Submitted to: Agriculture
Publication Type: Peer Reviewed Journal
Publication Acceptance Date: 1/31/2013
Publication Date: 2/6/2013
Citation: Johnson, J.M., Acosta Martinez, V., Cambardella, C.A., Barbour, N.W. 2013. Crop and soil responses to using corn stover as a bioenergy feedstock: Observations from the Northern US Corn Belt. Agriculture. 3:72-89.
Interpretive Summary: Corn stover is the material including leaves, stalk and cobs that remain after corn grain is harvested. Corn stover is expected to be used as major non-food, bioenergy feedstock especially in the Northern Corn Belt. Corn stover can be used to produce ethanol, or as a substitute for coal or other fossil fuels. However, enough stover still needs to be returned for soil cover and to build new soil organic matter. When corn stover or other crop residue covers the soil, it reduces soil erosion. Soil organic matter gives soil a dark, rich color. Many soil characteristics are related to how much soil organic matter they contain. There are multiple agronomic and environmental advantages to increasing or at least maintaining soil organic matter. Particulate organic matter is used to gauge how soil organic matter maybe being altered by management practices. There are also soil biology tools that we used to gauge how well the soil can provide nutrient to plants. Information is needed to determine how much corn stover needs to be return to the field to avoid a loss in crop yield during the first several years after harvesting this material. It is also important to look at soil properties that could indicate the ability of soils to support high crop yields. The study suggests that at least on the high quality soils of the Northern Corn Belt some stover may be harvested without reducing crop yield in the first few years following stover removal. The results show that when excessive stover is harvested, the long-term yield potential of the soil may be decreased. This information provides guidance to the bioenergy industry, producers and the general public including policy-makers of the benefits and risks associated with plant-based energy. Short-term harvest of corn stover had limited impacts on subsequent crop yields. However, although not detected within the first years, overharvesting the stover could damage the soil, compromising the ability of those soils to provide food, feed, fiber and fuel for the world.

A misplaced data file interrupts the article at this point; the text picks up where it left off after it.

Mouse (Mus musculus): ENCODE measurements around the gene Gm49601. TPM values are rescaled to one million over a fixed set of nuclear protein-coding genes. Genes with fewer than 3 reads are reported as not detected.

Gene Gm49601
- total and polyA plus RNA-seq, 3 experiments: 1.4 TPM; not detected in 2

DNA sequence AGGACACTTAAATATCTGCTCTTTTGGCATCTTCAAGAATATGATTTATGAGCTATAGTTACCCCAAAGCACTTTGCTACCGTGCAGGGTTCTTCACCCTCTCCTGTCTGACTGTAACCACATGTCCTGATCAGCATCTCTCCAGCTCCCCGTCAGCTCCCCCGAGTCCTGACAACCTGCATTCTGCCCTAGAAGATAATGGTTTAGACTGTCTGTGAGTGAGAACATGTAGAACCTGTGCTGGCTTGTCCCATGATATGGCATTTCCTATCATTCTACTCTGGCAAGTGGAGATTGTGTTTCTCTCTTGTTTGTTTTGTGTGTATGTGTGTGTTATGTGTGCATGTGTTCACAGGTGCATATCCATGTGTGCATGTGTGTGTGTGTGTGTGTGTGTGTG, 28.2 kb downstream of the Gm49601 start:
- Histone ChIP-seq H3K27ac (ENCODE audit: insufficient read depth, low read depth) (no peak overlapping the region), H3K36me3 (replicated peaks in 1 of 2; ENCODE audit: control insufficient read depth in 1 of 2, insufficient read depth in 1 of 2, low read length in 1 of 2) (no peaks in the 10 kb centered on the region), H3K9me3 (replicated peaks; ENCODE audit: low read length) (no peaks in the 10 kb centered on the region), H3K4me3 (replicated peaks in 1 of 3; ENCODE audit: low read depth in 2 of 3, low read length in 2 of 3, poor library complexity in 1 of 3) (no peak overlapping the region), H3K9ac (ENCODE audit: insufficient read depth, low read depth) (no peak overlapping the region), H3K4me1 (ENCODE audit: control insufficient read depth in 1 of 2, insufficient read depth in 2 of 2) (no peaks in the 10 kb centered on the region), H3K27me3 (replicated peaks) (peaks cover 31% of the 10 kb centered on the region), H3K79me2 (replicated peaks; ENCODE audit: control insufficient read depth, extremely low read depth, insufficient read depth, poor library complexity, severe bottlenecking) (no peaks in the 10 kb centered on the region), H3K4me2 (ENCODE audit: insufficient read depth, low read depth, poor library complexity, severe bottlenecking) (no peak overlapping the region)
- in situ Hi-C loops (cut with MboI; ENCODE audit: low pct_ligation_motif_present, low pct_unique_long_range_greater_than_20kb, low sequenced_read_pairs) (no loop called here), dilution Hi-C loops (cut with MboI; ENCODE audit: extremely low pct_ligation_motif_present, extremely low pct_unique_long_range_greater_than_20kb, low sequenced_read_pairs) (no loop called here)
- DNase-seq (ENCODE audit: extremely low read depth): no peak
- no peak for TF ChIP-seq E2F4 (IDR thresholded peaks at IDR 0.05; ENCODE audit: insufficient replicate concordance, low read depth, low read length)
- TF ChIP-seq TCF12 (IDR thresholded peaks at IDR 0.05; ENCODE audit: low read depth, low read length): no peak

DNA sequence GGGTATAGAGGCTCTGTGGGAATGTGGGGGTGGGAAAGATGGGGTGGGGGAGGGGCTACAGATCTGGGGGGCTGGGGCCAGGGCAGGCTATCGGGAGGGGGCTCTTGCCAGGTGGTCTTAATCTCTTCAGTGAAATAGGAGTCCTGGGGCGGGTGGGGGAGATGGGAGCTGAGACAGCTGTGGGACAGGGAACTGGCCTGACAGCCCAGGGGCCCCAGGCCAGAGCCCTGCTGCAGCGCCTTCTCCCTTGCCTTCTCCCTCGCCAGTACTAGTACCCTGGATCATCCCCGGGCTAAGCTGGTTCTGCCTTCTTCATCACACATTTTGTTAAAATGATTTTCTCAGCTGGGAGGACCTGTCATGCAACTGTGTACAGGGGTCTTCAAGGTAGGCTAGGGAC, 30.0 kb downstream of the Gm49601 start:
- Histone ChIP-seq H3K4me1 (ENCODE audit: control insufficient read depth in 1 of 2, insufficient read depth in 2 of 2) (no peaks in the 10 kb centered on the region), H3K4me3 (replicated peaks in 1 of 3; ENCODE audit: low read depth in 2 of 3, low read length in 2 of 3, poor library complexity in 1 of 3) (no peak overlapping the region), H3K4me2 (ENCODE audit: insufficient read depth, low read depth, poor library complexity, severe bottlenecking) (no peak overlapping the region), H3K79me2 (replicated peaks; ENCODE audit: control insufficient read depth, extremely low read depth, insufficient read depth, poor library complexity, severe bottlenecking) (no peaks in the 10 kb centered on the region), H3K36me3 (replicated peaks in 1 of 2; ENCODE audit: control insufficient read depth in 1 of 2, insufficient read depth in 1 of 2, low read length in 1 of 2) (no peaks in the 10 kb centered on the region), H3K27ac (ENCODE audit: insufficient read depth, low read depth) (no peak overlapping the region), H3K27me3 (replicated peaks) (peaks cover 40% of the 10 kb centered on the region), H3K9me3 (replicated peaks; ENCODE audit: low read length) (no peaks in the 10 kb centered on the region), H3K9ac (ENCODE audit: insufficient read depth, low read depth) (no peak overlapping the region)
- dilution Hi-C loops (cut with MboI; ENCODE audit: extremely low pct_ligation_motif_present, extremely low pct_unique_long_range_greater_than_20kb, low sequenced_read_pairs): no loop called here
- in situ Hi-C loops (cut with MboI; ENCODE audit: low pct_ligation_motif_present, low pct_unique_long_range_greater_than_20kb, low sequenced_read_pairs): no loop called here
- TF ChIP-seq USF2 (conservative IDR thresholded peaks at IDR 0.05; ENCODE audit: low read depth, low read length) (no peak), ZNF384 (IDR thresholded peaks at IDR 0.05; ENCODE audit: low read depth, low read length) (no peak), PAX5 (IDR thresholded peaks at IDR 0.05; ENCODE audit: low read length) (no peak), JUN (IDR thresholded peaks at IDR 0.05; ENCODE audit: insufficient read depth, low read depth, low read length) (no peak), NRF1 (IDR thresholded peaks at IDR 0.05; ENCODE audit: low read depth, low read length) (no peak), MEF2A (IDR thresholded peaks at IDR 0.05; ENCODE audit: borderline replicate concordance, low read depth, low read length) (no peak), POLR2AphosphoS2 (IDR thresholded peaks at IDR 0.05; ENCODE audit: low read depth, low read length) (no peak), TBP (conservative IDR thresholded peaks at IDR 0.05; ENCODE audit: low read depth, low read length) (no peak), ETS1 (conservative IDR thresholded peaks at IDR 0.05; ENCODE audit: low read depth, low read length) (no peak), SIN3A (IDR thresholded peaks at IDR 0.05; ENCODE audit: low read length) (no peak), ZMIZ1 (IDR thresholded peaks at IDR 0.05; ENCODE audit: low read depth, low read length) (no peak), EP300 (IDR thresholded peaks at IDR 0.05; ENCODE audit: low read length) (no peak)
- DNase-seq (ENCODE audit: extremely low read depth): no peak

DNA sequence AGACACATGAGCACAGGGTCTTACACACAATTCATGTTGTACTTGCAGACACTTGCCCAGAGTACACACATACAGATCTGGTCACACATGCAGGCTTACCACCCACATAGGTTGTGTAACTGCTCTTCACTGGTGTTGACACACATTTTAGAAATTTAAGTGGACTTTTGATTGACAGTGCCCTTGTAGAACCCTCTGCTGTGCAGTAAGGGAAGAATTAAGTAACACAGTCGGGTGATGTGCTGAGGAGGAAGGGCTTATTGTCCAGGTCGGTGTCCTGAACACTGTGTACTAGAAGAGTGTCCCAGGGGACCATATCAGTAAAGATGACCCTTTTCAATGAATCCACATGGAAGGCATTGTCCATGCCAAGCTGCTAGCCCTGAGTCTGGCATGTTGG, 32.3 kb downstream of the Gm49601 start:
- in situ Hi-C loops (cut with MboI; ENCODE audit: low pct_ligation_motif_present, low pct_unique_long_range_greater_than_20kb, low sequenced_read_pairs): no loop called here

Technical Abstract: A sustainable bioenergy depends upon soil resources to sustain and increase crop production. This study examined soil (erosion, soil C, and microbial indicators) and crop response to stover removal treatments [Full Residue Returned (FullRR), Moderate Residue Returned (ModRR) and Low Residue Returned (LowRR)] in a chisel field (Chisel) and two fields managed without tillage (NT1995 and NT2005). Every year, all fields were planted to corn (Zea mays L.) and soybean (Glycine max [Merr.]). All stover was returned (FullRR), or half the rows (ModRR), or all rows (ModRR) were harvested with a forage harvester (2005-2008). From 2009-2011 stover was harvested with a one-pass combine set just below the ear (ModRR) or to cut near the soil surface (LowRR). At planting, the chisel field only had 20% residue covered soil, while NT1995 and NT2005 fields had 45% residue covered soil. A shift in dry-sieved aggregates toward more <0.5 mm and fewer >2 mm sized aggregates, suggests stover harvest increased susceptibility to erosive forces. One year of stover harvest had minimal impact on soil microbial indicators. In the NT1995 field, particulate organic matter (POM) content decreased 21% in the LowRR compared to FullRR treatment. Harvesting corn stover did not measurably alter corn or soybean yield, except in the NT1995 field, where the six-year-average soybean yield was reduced by the LowRR treatment (2.88 Mg ha-1) compared to FullRR and ModRR treatments (3.14 Mg ha-1). Dry aggregates and residue cover were more sensitive to stover harvest than crop yield, POM or soil microbial indicators.